From the Editor

Dietary sodium and potassium consumption and cardiovascular health

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Diets with high amounts of potassium and low amounts of sodium are associated with the best cardiovascular outcomes



Hypertension is a prevalent medical problem among US women, with a higher prevalence among Black women, than among White, Hispanic, or Asian women (TABLE 1).1 Among US women aged 55 to 64 years, approximately 50% have hypertension or are taking a hypertension medicine.1 Hypertension is an important risk factor for cardiovascular disease, including stroke, coronary heart disease, heart failure, atrial fibrillation, and peripheral vascular disease.1,2 In a study of 1.3 million people, blood pressure (BP) ≥ 130/80 mm Hg was associated with an increased risk of a cardiovascular event, including myocardial infarction and stroke.2 Excessive sodium intake is an important risk factor for developing hypertension.3 In 2015–2016, 87% of US adults consumed >2,300 mg/d of sodium,4 an amount that is considered excessive.1 Less well known is the association between low potassium intake and hypertension. This editorial reviews the evidence that diets high in sodium and low in potassium contribute to the development of hypertension and cardiovascular disease.

Sodium and potassium dueling cations

Many cohort studies report that diets high in sodium and low in potassium are associated with hypertension and an increased risk of cardiovascular disease. For example, in a cohort of 146,000 Chinese people, high sodium and low potassium intake was positively correlated with higher BP.5 In addition, the impact of increasing sodium intake or decreasing potassium intake was greater for people with a BMI ≥24 kg/m2, than people with a BMI <24 kg/m2. In a cohort of 11,095 US adults, high sodium and low potassium intake was associated with an increased risk of hypertension.6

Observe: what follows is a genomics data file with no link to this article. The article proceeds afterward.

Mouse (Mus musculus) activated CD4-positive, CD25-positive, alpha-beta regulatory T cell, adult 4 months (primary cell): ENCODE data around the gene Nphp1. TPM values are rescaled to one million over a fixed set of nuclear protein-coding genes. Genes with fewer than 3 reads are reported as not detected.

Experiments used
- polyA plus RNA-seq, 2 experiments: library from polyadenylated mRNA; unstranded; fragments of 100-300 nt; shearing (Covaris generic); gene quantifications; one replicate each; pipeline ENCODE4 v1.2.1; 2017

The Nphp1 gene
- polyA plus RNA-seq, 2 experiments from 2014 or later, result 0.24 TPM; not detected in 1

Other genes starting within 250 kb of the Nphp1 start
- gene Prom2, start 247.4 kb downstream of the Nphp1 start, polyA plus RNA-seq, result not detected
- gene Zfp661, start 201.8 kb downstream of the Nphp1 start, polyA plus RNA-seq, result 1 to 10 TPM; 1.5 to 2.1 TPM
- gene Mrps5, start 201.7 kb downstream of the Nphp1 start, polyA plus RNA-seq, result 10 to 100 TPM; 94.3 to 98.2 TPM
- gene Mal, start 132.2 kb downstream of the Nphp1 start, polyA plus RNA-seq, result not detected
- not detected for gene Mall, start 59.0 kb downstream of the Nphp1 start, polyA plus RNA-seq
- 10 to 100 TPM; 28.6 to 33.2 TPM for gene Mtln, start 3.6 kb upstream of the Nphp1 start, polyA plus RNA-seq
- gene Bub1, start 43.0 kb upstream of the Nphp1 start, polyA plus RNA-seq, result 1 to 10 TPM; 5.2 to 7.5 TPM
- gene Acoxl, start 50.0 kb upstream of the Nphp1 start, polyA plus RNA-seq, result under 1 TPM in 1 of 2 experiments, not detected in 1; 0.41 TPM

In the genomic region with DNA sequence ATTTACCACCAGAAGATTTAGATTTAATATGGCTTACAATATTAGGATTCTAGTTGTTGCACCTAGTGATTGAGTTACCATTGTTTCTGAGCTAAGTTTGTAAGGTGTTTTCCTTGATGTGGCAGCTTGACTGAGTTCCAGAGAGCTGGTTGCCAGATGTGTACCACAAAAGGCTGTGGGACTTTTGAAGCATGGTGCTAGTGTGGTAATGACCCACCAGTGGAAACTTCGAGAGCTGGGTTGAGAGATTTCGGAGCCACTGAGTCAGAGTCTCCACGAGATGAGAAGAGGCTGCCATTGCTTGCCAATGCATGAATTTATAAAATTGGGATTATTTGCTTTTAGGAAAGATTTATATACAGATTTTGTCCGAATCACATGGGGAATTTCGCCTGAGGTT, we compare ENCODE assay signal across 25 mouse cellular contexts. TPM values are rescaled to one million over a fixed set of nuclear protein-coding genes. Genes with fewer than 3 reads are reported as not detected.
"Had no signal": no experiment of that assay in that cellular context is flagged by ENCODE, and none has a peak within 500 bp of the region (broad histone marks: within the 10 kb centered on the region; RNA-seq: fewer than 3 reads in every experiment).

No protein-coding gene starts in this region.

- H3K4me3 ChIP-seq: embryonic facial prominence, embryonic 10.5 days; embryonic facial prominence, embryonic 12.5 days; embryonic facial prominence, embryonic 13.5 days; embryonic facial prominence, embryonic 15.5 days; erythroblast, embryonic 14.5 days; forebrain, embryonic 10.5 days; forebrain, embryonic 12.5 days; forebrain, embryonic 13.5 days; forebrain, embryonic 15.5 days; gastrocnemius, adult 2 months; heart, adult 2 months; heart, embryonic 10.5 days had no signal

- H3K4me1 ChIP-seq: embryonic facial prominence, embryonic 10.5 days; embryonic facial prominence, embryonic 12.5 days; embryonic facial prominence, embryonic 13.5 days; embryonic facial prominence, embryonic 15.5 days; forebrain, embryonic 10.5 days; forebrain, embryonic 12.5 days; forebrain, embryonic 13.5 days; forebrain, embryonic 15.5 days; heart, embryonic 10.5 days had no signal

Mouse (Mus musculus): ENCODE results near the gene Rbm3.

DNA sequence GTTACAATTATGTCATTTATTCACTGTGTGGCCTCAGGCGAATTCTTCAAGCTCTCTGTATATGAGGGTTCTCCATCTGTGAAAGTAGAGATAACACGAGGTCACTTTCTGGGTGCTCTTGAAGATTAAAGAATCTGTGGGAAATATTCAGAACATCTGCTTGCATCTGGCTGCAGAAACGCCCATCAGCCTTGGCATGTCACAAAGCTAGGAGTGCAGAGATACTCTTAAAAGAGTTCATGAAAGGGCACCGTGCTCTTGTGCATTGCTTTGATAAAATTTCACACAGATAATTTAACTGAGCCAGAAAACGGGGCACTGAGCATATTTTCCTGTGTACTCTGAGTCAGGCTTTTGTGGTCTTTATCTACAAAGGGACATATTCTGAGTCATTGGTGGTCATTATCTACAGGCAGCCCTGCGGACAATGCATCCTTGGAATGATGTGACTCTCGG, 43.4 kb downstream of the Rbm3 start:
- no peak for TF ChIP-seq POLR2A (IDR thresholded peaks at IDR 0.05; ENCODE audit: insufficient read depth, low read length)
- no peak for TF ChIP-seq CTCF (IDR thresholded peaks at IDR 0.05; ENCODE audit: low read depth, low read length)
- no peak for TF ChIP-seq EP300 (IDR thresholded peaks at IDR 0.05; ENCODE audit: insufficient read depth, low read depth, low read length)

In a study of 13,696 women, high potassium intake was associated with lower BP in participants with either a low or high sodium intake.7 In addition, over a 19-year follow up, higher potassium intake was associated with a lower risk of cardiovascular events.7 Comparing the highest (5,773 mg/d) vs lowest (2,783 mg/d) tertile of potassium intake, the decreased risk of a cardiovascular event was 0.89 (95% confidence interval [CI], 0.83–0.95).7

In a meta-analysis of data culled from 6 cohort studies, 10,709 adults with a mean age of 52 years, 54% of whom identified as women, were followed for a median of 8.8 years.8 Each adult contributed at least two 24-hour urine samples for measurement of sodium and potassium content. (Measurement of sodium and potassium in multiple 24-hour urine specimens from the same participant is thought to be the best way to assess sodium and potassium consumption.) The primary outcome was a cardiovascular event, including heart attack, stroke, or undergoing coronary revascularization procedures. In this study increasing consumption of sodium was associated with an increase in cardiovascular events, and increasing consumption of potassium was associated with a decrease in cardiovascular events. The hazard ratio for a cardiovascular event comparing high versus low consumption of sodium was 1.60 (95% CI, 1.19–2.14), and comparing high versus low consumption of potassium was 0.69 (95% CI, 0.51–0.91) (TABLE 2).8

Continue to: Clinical trial data on decreasing Na and/or increasing K consumption on CV outcomes...


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